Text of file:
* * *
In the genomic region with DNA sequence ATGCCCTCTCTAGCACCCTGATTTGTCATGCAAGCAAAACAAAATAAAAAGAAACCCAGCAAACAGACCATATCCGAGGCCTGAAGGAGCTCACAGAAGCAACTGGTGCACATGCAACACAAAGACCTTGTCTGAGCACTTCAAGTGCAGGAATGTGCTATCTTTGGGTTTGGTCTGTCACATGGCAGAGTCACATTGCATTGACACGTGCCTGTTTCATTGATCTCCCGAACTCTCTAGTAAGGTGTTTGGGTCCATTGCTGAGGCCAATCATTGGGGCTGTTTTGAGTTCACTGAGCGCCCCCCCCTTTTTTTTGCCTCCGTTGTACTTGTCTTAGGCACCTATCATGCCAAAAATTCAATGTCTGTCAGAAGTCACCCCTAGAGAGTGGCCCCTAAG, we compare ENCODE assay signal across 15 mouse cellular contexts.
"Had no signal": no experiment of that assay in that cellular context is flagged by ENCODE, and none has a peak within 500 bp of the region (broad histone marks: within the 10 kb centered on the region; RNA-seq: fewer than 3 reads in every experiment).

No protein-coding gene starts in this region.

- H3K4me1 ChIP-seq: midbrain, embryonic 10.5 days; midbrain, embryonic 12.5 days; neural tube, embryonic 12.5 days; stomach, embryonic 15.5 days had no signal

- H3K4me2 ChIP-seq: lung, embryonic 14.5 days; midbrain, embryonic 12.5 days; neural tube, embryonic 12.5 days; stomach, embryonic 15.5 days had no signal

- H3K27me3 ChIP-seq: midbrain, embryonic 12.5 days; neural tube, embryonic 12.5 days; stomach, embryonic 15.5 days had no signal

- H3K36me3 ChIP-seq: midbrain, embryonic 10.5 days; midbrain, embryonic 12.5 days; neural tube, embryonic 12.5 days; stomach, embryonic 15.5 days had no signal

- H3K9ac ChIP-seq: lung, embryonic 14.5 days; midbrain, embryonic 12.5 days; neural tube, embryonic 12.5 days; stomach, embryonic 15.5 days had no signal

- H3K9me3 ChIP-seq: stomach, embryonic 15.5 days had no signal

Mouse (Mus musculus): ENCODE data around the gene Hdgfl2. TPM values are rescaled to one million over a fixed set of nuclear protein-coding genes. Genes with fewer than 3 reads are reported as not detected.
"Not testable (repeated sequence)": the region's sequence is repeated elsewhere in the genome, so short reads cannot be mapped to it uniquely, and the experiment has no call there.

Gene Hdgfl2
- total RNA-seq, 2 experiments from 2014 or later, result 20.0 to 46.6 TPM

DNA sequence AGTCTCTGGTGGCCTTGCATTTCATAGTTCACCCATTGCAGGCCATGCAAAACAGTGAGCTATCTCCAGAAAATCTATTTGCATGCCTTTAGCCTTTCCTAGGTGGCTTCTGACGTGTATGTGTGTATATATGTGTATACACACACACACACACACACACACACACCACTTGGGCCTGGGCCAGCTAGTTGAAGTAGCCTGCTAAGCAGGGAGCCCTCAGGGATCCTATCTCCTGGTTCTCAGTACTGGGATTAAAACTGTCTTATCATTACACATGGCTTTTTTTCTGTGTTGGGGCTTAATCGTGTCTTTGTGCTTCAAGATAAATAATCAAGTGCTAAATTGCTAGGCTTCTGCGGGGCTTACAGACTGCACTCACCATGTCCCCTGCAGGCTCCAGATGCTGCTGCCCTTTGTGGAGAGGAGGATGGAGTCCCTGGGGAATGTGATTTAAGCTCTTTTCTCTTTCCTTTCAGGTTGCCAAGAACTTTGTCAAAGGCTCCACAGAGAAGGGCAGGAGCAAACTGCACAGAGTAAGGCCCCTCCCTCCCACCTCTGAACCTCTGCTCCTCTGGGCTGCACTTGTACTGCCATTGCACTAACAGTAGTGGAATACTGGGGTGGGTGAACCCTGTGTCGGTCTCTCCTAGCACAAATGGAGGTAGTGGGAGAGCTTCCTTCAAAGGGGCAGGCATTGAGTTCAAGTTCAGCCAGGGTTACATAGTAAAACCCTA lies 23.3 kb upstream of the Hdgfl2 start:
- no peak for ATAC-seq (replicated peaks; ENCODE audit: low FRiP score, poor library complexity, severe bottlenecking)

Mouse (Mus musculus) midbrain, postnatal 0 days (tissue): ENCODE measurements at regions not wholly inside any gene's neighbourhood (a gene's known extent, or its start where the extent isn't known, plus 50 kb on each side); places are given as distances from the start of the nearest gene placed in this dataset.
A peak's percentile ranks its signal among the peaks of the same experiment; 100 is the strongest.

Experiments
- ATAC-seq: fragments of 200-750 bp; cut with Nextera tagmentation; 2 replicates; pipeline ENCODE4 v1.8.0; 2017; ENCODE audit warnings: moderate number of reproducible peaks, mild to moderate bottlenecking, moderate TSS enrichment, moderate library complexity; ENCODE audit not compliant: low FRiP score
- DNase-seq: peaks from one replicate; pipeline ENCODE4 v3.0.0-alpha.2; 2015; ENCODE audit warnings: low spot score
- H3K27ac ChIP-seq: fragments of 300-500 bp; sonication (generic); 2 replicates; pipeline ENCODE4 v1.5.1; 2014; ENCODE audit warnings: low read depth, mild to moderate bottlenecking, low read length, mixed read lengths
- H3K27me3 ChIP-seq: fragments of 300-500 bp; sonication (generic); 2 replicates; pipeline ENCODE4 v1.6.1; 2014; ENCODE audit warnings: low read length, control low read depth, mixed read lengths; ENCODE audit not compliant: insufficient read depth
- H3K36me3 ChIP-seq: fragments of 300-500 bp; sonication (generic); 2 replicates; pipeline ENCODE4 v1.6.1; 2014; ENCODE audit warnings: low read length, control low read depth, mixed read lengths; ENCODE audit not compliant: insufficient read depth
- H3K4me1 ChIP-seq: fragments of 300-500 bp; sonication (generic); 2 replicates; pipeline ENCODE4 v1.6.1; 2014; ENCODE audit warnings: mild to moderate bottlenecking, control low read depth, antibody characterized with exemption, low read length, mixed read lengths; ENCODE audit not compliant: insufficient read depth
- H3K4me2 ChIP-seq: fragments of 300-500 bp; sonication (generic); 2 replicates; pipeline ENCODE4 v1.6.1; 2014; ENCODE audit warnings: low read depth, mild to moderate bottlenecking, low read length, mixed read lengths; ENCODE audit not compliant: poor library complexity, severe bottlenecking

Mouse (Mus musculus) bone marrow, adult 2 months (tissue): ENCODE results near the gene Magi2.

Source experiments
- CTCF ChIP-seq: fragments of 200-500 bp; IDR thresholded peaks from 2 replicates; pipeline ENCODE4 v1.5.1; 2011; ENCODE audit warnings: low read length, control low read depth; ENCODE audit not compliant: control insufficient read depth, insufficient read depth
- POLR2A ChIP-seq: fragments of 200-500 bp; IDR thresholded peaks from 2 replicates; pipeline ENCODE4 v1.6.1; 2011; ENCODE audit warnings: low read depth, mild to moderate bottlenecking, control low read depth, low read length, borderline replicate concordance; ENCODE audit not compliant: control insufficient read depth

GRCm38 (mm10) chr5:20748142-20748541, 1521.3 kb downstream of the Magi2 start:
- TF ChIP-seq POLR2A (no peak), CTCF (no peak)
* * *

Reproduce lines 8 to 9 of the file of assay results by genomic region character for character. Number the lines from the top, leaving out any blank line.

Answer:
- H3K9ac ChIP-seq: lung, embryonic 14.5 days; midbrain, embryonic 12.5 days; neural tube, embryonic 12.5 days; stomach, embryonic 15.5 days had no signal

- H3K9me3 ChIP-seq: stomach, embryonic 15.5 days had no signal